Orangutans are two species of great ape that live in the rainforests of Borneo and Sumatra. Their name comes from Malay phrase orang utan, which means "man of the forest." Early translations of the term used -ng instead of -n, making it "orangutang," but this is incorrect, only deriving from the temptation of Westerners to repeat the end of the first syllable on the third. The real world is pronounced just like it is spelled: orangutan.
The orangutans are famous around the world for their high intelligence, their placid (calm) nature, their long red hair, and lengthy arms. The two species are the Sumatran Orangutan, found on the island of Sumatra, and the Bornean Orangutan, found on Borneo. The Sumatran Orangutan is critically endangered, with only about 3,500 individuals living in the wild. The Bornean Orangutan is "only" endangered, with about 45,000 individuals in the wild. Together, the orangutans are the only great apes native to Asia (the others -- humans, chimps, and gorillas -- are all native to Africa).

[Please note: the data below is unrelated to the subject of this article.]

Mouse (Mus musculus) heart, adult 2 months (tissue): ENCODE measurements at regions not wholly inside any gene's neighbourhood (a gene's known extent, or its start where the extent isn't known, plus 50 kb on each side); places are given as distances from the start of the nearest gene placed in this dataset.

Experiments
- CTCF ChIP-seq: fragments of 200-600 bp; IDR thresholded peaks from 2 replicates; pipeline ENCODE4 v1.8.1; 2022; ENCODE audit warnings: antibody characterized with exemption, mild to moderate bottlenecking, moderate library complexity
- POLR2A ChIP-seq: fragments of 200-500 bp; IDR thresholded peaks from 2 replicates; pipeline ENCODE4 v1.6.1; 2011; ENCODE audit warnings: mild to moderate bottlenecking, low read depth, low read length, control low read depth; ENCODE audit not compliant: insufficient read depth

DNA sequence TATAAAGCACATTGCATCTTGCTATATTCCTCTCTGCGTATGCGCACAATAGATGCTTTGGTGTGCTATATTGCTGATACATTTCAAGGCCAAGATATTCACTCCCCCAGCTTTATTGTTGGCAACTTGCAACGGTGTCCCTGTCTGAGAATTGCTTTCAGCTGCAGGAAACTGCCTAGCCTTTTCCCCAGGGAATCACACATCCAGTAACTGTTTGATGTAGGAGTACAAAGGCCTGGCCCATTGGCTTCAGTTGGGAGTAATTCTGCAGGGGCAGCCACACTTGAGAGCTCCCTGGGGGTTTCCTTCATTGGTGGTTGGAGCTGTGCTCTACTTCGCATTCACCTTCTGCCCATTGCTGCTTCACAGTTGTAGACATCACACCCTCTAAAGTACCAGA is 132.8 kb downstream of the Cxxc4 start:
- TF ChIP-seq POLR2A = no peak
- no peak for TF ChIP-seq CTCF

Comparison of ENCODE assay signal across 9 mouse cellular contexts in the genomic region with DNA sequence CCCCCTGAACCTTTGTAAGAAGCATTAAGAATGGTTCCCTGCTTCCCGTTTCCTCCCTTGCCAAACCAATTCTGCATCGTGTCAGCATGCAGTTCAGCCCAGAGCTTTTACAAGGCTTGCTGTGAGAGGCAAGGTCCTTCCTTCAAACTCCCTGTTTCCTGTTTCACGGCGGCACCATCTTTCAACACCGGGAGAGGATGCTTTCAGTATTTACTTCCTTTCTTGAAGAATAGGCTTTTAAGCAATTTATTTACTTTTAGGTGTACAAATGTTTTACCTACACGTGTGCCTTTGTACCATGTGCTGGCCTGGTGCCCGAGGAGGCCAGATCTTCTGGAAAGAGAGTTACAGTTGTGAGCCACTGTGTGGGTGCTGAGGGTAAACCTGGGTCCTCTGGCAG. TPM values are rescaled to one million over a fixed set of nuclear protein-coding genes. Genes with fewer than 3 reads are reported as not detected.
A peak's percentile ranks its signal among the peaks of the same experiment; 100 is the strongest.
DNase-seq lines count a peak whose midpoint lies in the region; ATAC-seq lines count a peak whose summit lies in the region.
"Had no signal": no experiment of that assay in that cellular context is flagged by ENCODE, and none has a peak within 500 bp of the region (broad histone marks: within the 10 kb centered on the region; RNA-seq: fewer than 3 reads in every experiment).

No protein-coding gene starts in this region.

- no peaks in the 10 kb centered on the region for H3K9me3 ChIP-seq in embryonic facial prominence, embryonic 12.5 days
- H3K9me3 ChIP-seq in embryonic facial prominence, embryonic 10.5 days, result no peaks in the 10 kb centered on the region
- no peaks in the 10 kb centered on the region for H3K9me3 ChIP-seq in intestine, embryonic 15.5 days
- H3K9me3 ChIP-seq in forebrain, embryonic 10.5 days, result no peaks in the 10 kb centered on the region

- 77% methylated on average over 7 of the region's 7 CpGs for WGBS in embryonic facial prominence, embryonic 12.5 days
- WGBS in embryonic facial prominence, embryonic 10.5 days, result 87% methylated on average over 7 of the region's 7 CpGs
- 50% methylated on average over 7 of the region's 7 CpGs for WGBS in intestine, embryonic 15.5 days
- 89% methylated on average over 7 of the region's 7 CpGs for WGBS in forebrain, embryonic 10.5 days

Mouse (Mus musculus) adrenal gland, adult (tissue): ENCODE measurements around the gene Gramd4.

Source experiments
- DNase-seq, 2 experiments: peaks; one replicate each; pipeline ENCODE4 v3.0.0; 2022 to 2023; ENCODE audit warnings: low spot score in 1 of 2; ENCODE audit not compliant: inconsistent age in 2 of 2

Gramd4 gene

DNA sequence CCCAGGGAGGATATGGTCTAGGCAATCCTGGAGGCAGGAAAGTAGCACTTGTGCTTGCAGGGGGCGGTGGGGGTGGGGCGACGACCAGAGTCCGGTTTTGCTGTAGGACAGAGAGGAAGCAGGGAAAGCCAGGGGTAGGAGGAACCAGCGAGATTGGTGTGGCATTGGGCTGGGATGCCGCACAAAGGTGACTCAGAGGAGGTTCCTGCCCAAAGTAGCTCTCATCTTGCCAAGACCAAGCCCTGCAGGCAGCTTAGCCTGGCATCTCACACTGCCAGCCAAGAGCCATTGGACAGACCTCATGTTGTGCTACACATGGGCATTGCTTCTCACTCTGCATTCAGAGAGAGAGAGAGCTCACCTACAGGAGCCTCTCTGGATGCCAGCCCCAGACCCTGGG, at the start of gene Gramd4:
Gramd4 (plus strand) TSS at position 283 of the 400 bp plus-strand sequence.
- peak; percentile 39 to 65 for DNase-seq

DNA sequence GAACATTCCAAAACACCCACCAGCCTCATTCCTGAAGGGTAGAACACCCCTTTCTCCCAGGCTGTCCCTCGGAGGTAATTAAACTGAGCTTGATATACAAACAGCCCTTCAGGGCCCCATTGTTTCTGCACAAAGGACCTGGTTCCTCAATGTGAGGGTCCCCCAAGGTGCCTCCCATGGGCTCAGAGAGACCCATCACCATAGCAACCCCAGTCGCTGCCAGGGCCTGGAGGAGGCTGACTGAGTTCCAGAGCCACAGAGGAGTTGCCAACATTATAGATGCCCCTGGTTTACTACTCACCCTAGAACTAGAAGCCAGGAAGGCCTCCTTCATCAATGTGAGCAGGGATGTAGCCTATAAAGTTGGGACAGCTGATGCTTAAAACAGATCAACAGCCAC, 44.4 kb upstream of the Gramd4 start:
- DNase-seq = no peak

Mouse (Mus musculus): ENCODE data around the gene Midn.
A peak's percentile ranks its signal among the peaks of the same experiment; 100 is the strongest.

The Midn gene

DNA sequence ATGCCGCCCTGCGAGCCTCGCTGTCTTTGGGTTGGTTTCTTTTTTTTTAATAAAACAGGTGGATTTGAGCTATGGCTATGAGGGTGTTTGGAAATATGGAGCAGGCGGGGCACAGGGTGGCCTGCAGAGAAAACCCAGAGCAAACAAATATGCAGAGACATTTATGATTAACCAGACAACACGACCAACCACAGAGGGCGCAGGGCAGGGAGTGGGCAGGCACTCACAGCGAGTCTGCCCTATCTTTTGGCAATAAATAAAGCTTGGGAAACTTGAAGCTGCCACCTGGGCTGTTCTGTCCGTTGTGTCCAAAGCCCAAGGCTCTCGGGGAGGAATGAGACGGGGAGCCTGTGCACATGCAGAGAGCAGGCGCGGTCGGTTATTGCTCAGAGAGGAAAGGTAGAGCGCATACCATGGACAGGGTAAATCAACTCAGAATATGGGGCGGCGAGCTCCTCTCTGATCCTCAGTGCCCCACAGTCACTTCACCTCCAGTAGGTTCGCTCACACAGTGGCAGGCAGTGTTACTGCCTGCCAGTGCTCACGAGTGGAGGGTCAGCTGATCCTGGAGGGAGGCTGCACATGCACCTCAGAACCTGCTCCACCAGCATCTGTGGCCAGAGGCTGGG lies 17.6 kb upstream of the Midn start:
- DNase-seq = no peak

With the males of the species growing up to 5 ft 9 in (123 cm) in height, and weighing up to 260 lbs (118 kg), the orangutan is the world's largest arboreal animal -- it spends its time almost exclusively in trees. This distinguishes the orangutan from other great apes, none of which are very arboreal. As arboreal animals, fruits make up 65% of the orangutan's diet. They are especially fond of figs. Lowland forests are favored by orangutans for their high fruit content, but unfortunately these are the same forests that are in great demand for logging.
Unlike the other great apes, orangutans are basically solitary, with males and females only coming together to mate. There is also great sexual dimorphism, with males being more than a foot taller and weighing around twice as much as the females. Male development is bimodal, with "flanged" males possessing numerous secondarily sexual characteristics such as a throat pouch, long fur, and the characteristic cheek flanges. Flanged males have a completely different hormonal pattern than unflanged males -- only flanged males defend territories, for instance. Flanged males establish harems over territories, soliciting female attention with calls, but unflanged males can only procreate by rape. A study of orangutans in Sumatra found that each strategy was about equally effective in impregnating females.